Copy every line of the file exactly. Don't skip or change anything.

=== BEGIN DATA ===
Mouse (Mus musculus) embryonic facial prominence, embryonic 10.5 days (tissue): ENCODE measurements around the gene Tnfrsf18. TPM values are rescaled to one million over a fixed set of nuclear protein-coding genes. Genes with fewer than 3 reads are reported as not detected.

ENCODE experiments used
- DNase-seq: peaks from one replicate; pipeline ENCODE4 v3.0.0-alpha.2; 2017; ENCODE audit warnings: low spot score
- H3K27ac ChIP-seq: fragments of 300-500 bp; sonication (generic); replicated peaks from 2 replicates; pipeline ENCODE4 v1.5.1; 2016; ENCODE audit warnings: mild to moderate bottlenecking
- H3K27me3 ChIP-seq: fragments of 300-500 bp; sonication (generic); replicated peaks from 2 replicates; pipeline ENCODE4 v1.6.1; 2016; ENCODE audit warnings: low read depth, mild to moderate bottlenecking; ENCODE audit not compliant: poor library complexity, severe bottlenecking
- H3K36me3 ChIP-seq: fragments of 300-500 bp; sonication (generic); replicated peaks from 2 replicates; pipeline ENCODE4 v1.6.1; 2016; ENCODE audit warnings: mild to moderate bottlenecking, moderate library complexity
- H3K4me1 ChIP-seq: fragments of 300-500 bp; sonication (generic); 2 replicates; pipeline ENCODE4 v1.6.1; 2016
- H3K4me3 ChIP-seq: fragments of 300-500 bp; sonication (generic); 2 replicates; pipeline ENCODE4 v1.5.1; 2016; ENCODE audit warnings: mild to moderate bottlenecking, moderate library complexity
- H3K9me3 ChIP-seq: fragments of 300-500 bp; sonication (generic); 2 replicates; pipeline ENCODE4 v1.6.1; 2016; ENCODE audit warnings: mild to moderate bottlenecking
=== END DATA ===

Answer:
Mouse (Mus musculus) embryonic facial prominence, embryonic 10.5 days (tissue): ENCODE measurements around the gene Tnfrsf18. TPM values are rescaled to one million over a fixed set of nuclear protein-coding genes. Genes with fewer than 3 reads are reported as not detected.

ENCODE experiments used
- DNase-seq: peaks from one replicate; pipeline ENCODE4 v3.0.0-alpha.2; 2017; ENCODE audit warnings: low spot score
- H3K27ac ChIP-seq: fragments of 300-500 bp; sonication (generic); replicated peaks from 2 replicates; pipeline ENCODE4 v1.5.1; 2016; ENCODE audit warnings: mild to moderate bottlenecking
- H3K27me3 ChIP-seq: fragments of 300-500 bp; sonication (generic); replicated peaks from 2 replicates; pipeline ENCODE4 v1.6.1; 2016; ENCODE audit warnings: low read depth, mild to moderate bottlenecking; ENCODE audit not compliant: poor library complexity, severe bottlenecking
- H3K36me3 ChIP-seq: fragments of 300-500 bp; sonication (generic); replicated peaks from 2 replicates; pipeline ENCODE4 v1.6.1; 2016; ENCODE audit warnings: mild to moderate bottlenecking, moderate library complexity
- H3K4me1 ChIP-seq: fragments of 300-500 bp; sonication (generic); 2 replicates; pipeline ENCODE4 v1.6.1; 2016
- H3K4me3 ChIP-seq: fragments of 300-500 bp; sonication (generic); 2 replicates; pipeline ENCODE4 v1.5.1; 2016; ENCODE audit warnings: mild to moderate bottlenecking, moderate library complexity
- H3K9me3 ChIP-seq: fragments of 300-500 bp; sonication (generic); 2 replicates; pipeline ENCODE4 v1.6.1; 2016; ENCODE audit warnings: mild to moderate bottlenecking